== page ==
A Miami-area resident who owned and operated an HIV infusion clinic pled guilty last week to participating in a $23 million Medicare fraud scheme, according to the Departments of Justice and Health and Human Services.
Flor Crisologo, 58, pled guilty before Magistrate Judge Barry L. Garber in U.S. District Court in Miami to one count of conspiracy to commit healthcare fraud. She had been indicted in May.
According to plea documents, Crisologo admitted to submitting approximately $23 million in false and fraudulent claims to Medicare for HIV injection and infusion services supposedly provided through J & F Community Medical Center, which she owned and operated.
According to investigators, Crisologo and a physician ordered unnecessary tests, signed false medical analyses and diagnosis forms and authorized treatments to make it appear that medical services were being provided to patients who were Medicare beneficiaries.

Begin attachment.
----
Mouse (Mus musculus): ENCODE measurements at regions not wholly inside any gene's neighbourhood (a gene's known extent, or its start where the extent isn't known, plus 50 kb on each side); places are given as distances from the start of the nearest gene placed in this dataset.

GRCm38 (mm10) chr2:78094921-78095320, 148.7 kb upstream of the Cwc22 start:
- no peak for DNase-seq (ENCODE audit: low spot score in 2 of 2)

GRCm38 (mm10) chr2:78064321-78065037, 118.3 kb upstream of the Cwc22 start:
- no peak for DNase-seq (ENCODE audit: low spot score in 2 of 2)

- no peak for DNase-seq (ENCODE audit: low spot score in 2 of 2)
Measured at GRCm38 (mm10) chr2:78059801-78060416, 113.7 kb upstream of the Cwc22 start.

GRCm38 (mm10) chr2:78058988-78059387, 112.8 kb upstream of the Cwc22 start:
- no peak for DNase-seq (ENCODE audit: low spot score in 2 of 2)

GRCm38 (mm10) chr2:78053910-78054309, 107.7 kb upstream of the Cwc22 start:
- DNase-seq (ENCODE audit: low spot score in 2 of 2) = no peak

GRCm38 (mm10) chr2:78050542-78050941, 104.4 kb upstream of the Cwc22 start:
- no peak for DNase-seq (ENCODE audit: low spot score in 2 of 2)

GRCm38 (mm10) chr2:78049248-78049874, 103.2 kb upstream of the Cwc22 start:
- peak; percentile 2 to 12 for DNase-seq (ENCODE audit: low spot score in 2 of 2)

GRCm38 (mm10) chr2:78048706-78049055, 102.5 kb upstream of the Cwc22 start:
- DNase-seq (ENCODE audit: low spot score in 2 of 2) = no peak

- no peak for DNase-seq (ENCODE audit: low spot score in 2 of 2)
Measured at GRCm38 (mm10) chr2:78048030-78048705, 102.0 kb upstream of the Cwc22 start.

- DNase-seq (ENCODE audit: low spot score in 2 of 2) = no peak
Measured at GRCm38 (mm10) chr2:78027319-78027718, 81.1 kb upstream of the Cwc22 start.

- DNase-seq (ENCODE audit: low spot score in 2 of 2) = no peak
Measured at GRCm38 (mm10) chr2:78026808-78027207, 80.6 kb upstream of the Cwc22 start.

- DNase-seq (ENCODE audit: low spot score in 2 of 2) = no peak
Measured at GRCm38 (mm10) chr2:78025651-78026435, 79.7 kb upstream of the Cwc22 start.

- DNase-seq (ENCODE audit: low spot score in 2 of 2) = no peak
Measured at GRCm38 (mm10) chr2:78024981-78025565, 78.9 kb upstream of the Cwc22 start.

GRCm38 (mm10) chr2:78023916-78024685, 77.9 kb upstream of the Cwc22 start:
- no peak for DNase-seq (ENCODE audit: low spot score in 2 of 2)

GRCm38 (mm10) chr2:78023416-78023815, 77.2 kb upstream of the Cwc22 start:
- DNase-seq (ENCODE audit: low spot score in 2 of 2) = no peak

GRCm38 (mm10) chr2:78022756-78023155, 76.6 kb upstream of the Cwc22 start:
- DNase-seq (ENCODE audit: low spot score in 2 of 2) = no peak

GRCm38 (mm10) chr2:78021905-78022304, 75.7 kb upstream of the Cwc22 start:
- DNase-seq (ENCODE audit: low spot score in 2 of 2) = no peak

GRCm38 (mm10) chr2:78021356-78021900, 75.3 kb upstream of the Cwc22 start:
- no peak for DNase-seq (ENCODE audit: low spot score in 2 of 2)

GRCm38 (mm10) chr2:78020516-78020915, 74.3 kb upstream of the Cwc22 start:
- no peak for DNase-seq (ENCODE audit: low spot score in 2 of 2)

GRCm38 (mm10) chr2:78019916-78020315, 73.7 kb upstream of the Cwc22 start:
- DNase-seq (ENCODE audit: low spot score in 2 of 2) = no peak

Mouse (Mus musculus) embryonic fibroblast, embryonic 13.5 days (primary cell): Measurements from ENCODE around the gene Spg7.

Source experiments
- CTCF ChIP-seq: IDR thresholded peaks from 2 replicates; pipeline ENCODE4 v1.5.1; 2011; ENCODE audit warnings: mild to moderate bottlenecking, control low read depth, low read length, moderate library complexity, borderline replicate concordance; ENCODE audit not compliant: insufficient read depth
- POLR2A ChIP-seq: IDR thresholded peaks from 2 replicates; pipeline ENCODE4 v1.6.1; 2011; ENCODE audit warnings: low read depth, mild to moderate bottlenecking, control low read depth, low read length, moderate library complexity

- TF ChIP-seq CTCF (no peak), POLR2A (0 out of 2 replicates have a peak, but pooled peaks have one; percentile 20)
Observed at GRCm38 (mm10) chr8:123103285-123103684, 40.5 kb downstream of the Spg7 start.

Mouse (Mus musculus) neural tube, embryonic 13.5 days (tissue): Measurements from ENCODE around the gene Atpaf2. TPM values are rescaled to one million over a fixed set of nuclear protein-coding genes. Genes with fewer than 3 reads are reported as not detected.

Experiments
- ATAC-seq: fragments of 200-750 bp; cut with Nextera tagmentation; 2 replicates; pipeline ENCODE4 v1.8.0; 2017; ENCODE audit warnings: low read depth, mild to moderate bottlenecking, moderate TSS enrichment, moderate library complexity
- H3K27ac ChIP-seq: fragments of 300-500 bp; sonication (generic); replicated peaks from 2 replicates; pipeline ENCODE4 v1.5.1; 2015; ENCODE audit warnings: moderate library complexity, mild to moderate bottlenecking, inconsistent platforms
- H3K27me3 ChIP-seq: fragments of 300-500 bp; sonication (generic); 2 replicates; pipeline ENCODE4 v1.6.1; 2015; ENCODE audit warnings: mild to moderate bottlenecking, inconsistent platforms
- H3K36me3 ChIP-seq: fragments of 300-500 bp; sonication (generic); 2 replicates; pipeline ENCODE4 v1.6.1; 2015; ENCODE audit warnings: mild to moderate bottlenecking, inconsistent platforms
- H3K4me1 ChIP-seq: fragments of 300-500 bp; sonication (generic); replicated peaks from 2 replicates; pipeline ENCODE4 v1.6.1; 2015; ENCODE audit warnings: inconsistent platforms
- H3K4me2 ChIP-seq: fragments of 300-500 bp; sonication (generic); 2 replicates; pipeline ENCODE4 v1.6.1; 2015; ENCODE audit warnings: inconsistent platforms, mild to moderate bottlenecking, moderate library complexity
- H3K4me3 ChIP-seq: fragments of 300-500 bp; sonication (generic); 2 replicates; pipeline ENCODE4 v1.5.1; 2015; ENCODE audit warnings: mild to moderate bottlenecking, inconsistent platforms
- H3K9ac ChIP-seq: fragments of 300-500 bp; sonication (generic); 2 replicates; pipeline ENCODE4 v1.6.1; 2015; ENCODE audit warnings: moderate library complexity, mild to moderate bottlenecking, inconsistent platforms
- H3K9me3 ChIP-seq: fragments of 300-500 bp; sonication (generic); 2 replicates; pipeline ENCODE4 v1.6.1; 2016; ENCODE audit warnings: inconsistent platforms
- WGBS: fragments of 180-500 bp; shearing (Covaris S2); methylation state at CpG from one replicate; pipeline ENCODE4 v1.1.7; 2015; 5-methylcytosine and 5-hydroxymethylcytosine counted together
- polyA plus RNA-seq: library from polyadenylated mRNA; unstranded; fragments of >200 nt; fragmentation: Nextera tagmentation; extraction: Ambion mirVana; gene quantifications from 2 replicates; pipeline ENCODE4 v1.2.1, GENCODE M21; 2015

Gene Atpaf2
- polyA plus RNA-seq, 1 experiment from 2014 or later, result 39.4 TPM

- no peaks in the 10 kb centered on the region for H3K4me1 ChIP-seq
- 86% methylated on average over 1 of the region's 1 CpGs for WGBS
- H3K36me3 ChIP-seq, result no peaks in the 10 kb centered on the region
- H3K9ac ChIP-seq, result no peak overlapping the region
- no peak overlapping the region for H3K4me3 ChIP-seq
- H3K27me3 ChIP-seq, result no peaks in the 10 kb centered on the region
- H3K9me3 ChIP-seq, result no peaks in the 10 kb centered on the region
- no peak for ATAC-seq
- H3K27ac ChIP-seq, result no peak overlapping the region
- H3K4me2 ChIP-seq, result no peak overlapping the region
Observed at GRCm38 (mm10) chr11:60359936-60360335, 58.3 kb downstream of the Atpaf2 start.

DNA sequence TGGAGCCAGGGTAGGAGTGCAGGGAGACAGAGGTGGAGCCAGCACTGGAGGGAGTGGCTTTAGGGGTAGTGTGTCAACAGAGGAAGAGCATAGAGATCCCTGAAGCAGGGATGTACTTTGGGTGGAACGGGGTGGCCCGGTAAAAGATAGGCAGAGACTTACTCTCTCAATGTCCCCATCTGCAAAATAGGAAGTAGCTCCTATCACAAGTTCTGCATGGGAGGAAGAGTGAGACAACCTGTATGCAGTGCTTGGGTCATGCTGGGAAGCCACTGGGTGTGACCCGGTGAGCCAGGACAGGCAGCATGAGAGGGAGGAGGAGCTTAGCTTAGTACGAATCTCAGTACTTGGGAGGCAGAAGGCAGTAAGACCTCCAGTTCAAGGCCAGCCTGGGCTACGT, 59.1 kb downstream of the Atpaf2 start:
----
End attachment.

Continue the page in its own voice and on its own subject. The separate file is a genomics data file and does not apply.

Crisologo admitted that she and others paid Medicare beneficiaries to claim they received services at the clinic that were either not provided or not medically necessary.
The maximum sentence for conspiracy to commit healthcare fraud is 10 years in prison. Crisologo also faces fines and forfeiture of any property or proceeds derived from her criminal activities. Sentencing is scheduled for Nov. 23.
Since inception in March 2007, Medicare Fraud Strike Force operations in seven districts have obtained indictments of more than 810 individuals who collectively have falsely billed the Medicare program for more than $1.85 billion.